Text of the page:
Monday, December 12, 1988......
I believe that every human being carries the capability of both good and evil: Some people say that God gave us a choice in this matter; but I often wonder how much "circumstance" influences this.
I believe there are very basic rules of right and wrong: But should all the rules always be solid and completely unbendable? Some of them, yes-- the Ten Commandments, or at least most of them-- thou shalt not kill, thou shalt not steal...etc. Be good to people, don't hurt anyone. This is such basic decency. I don't know if the average person needs to belong to a conventional religious organization to know these things, or to believe them, or to obey them.
But what about some of the other rules, the ones which simply can't be cut so black and white? Fornication? There is such an enormous difference between blazon promiscuity and giving yourself to one person out of love. The first is so apparently wrong; how can the second be wrong too? I don't feel they are the same thing, so should the same rule apply?
It is a dilemma. It is confusing. There are definite needs in our society for rules of humanity and decency; but where should all the lines be drawn? It sounds so elementary sitting in catechism class at twelve years old. Everything is made so simple-- right or wrong, black or white. But life isn't like that. Life comes in shades of gray. You have to follow your heart in lots of places.
I believe in some sort of afterlife: Sometimes I'm not sure if I'm altogether right on this assumption, but I go on believing it anyway. Maybe this-- the hope of some sort of immortality is the basic reason for religion. We have to believe in "life after death" or "resurrection" or "reincarnation", otherwise the finality of death would make life almost unbearable.
At one time, Gramma told me that she didn't believe in the afterlife. She believed that when a person died, that was it. Death was the ultimate end. But during her final illness, faced with the reality of her own death, she grasped desperately at the hope of something (what?). She began taking communion, confession, took her rosary to the hospital with her. Her actions at that time were a kind of statement for everyone...faced with death, we clutch and grasp pathetically for life.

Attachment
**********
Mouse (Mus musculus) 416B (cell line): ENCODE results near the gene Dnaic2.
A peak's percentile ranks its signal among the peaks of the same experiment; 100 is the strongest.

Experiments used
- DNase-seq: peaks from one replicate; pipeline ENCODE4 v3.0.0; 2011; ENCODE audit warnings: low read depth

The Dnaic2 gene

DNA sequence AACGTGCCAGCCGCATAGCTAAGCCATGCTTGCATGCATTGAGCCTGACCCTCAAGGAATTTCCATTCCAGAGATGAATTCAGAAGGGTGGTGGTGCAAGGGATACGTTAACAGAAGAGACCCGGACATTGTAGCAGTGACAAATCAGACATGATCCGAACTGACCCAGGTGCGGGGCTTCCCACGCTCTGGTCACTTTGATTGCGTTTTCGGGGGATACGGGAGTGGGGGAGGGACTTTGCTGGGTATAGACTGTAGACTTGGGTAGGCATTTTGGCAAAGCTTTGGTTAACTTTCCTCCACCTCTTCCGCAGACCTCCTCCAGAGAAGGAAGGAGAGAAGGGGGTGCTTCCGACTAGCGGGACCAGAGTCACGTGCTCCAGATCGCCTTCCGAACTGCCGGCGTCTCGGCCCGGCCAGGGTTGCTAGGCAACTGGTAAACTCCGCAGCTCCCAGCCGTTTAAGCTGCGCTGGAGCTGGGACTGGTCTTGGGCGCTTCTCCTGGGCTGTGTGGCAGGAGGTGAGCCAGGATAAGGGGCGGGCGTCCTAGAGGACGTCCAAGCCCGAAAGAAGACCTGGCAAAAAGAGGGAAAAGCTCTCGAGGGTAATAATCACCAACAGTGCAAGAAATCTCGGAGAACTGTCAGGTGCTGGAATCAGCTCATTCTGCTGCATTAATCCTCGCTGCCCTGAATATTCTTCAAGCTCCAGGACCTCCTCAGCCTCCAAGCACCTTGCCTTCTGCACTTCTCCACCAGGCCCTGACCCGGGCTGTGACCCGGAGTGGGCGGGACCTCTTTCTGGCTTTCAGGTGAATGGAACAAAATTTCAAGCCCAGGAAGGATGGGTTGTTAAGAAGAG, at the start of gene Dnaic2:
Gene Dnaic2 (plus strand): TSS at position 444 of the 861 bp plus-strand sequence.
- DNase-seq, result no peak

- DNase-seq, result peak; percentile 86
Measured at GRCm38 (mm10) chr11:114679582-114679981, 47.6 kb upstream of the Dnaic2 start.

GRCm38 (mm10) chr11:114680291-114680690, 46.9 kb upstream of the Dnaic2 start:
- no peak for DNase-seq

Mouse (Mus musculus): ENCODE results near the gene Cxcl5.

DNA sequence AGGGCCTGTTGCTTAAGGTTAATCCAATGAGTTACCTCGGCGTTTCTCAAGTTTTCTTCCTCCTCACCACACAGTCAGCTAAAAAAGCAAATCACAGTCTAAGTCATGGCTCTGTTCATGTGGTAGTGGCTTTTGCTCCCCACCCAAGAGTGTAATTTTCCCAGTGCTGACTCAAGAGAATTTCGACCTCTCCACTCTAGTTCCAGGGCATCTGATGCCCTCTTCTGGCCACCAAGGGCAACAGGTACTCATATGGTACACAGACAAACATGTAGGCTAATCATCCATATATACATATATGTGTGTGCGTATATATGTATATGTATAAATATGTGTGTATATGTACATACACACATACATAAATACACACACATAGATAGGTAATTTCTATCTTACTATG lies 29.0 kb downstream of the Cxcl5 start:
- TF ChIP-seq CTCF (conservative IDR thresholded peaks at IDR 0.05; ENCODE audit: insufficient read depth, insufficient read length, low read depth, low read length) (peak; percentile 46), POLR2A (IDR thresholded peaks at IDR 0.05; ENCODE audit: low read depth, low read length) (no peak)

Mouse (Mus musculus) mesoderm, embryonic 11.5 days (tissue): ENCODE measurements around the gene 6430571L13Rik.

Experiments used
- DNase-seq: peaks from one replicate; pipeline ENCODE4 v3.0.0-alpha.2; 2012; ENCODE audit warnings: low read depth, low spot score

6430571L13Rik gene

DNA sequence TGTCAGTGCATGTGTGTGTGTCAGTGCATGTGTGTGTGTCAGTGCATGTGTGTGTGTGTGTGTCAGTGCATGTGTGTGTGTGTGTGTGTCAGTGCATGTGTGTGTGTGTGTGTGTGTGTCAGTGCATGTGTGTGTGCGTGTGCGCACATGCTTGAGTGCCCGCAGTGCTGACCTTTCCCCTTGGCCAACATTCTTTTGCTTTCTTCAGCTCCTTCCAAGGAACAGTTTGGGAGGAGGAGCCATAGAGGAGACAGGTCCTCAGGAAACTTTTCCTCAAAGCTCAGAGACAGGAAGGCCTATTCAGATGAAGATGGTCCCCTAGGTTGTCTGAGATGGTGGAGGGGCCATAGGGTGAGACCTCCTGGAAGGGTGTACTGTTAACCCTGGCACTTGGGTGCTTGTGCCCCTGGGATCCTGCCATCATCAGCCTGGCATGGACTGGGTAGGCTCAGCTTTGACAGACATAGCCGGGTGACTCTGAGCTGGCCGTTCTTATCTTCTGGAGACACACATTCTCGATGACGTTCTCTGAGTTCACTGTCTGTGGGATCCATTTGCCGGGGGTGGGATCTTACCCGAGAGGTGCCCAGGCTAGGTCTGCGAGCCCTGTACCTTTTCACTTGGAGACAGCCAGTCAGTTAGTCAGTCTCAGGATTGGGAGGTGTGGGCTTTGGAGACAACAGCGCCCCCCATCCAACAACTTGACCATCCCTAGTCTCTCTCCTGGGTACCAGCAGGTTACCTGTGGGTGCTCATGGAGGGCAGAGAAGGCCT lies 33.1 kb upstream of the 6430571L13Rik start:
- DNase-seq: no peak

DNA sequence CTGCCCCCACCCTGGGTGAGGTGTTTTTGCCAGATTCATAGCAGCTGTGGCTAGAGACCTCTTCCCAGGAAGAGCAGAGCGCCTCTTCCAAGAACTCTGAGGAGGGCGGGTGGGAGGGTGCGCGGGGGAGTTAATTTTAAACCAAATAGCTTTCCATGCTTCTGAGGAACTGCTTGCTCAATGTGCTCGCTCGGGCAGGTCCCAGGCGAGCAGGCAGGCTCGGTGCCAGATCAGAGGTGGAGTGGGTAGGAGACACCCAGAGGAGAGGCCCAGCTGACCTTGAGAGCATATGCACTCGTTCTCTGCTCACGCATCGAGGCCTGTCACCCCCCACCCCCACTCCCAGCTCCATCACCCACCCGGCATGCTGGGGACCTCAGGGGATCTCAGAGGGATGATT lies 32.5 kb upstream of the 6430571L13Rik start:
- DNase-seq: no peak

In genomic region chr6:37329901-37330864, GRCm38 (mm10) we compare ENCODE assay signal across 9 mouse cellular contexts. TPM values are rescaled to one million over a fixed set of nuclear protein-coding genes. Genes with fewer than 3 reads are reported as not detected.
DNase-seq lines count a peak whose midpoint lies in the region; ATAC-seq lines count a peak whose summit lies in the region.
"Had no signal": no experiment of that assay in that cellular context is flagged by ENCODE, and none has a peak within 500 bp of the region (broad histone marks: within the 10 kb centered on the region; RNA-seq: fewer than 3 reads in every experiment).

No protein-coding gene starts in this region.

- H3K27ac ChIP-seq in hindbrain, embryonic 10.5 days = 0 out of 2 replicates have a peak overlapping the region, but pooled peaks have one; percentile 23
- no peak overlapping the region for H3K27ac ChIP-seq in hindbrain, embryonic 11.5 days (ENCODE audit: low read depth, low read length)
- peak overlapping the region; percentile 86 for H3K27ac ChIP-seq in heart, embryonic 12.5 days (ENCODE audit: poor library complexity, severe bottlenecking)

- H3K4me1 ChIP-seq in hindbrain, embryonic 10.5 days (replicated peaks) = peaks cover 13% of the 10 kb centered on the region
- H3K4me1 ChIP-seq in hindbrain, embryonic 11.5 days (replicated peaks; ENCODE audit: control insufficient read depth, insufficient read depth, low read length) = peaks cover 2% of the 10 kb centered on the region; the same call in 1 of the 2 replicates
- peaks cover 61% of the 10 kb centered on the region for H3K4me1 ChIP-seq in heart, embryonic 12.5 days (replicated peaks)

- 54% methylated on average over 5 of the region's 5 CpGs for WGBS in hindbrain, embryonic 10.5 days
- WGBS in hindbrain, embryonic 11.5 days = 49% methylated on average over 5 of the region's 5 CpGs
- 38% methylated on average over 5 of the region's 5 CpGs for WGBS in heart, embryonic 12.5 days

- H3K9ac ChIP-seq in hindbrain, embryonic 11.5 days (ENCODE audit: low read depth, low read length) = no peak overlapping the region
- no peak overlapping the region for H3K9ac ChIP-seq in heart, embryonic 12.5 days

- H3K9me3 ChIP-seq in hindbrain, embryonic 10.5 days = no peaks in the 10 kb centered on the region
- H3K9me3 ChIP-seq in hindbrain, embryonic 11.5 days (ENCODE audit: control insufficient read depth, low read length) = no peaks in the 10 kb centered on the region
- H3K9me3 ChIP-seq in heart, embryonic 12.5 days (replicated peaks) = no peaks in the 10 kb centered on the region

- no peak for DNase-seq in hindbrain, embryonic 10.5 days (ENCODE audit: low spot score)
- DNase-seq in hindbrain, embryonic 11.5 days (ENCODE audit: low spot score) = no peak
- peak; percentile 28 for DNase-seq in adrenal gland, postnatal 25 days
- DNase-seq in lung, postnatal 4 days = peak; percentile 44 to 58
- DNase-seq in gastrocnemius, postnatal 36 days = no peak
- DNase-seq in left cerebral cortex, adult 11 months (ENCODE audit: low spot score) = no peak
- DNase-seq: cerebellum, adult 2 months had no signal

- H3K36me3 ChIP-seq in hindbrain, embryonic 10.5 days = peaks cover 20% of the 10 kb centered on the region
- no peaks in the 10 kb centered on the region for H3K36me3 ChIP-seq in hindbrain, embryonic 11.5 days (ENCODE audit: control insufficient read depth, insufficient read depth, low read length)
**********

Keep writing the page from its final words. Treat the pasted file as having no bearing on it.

I don't believe you have to attend a formal church service to be a spiritual person: I find myself less spiritual in church. I have never cared for church services, yet I think of myself as a very spiritual person.
The summer D. and I met I went out to the farm one day. He was busy mowing, so I decided to take a walk up the big hill, behind the farm. It was a lovely day, sunny and warm, and a soft breeze.
I sat on the hilltop for a long time just thinking and looking at the scenery. I thought of so many things, too many to remember it all now. But one thing I shall never forget: absentmindedly, I plucked a small green weed at my feet. I held it up and looked at the root-- very long, but not straight. It was curved and bulging in different directions for it's entire length, curving here and there, and then swinging back to follow it's original path.
I realized that the root had adapted itself to grow around all the small pebbles that had blocked its path at various points.
We do that too, all our lives, just like the root of that little green weed. We must adapt ourselves to all the various changes and obstacles in life; but we must also keep on growing, adjusting our lives and swinging back to our original path, or a facsimile of it, seemingly unencumbered and unruffled by all the detours we had to make.
I sat on the hill that day and learned "adaptation".
Could I have learned a better lesson sitting in church?
God's churches and temples are not the buildings man has constructed of brick and stone and mortar. God's churches and temples are green fields, flowered meadows, lonely hilltops, rippling streams, and blue skies.